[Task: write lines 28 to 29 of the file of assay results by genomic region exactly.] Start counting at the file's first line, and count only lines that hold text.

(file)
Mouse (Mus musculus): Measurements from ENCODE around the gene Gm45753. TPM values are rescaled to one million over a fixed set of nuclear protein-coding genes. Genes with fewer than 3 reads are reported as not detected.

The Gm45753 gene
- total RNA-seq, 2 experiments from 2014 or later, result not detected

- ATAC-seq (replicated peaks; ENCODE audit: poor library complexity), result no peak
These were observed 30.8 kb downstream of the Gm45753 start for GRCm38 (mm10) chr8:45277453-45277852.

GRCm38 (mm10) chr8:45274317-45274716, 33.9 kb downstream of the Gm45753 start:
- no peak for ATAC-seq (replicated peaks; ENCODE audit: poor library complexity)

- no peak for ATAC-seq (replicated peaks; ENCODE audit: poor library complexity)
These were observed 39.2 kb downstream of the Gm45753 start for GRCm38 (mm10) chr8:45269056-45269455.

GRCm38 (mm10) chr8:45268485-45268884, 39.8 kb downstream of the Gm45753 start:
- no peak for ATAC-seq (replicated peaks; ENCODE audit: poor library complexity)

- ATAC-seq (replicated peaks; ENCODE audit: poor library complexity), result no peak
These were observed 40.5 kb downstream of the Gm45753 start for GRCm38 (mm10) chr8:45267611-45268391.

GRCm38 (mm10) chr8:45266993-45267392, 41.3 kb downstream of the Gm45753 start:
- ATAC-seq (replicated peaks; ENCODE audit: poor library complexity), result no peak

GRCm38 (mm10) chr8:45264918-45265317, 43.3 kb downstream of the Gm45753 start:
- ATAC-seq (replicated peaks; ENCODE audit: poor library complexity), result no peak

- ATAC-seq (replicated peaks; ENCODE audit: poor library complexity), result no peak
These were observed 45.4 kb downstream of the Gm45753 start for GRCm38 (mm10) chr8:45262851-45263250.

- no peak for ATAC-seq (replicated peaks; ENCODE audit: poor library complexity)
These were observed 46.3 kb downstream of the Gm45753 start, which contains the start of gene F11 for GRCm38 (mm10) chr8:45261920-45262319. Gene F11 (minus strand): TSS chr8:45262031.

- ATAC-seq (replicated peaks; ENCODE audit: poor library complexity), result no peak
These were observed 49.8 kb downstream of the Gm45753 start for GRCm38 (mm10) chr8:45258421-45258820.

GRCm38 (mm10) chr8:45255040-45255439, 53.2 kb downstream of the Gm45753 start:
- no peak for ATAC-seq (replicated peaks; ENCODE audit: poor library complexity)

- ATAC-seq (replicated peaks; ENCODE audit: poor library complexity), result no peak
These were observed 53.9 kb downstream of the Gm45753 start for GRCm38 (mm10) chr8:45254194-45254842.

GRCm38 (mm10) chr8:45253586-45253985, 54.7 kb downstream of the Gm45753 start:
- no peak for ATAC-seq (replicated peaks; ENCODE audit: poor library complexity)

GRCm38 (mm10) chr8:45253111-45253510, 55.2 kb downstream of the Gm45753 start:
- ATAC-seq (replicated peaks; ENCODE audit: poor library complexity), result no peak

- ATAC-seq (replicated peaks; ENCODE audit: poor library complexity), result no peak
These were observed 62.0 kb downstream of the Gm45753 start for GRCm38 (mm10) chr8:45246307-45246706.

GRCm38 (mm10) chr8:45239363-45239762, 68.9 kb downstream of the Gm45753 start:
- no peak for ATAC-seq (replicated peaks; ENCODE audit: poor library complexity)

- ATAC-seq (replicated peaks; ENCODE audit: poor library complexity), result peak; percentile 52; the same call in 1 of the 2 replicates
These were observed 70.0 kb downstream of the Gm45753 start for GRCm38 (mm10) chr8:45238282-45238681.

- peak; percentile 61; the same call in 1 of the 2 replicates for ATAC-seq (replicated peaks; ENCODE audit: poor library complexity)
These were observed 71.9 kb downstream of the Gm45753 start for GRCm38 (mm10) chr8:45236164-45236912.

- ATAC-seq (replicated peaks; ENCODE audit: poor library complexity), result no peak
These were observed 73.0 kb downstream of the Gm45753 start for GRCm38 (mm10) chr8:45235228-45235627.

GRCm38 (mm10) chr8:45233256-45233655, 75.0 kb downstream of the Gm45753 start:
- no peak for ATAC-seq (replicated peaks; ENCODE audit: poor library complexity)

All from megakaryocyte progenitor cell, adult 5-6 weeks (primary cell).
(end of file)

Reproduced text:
GRCm38 (mm10) chr8:45253586-45253985, 54.7 kb downstream of the Gm45753 start:
- no peak for ATAC-seq (replicated peaks; ENCODE audit: poor library complexity)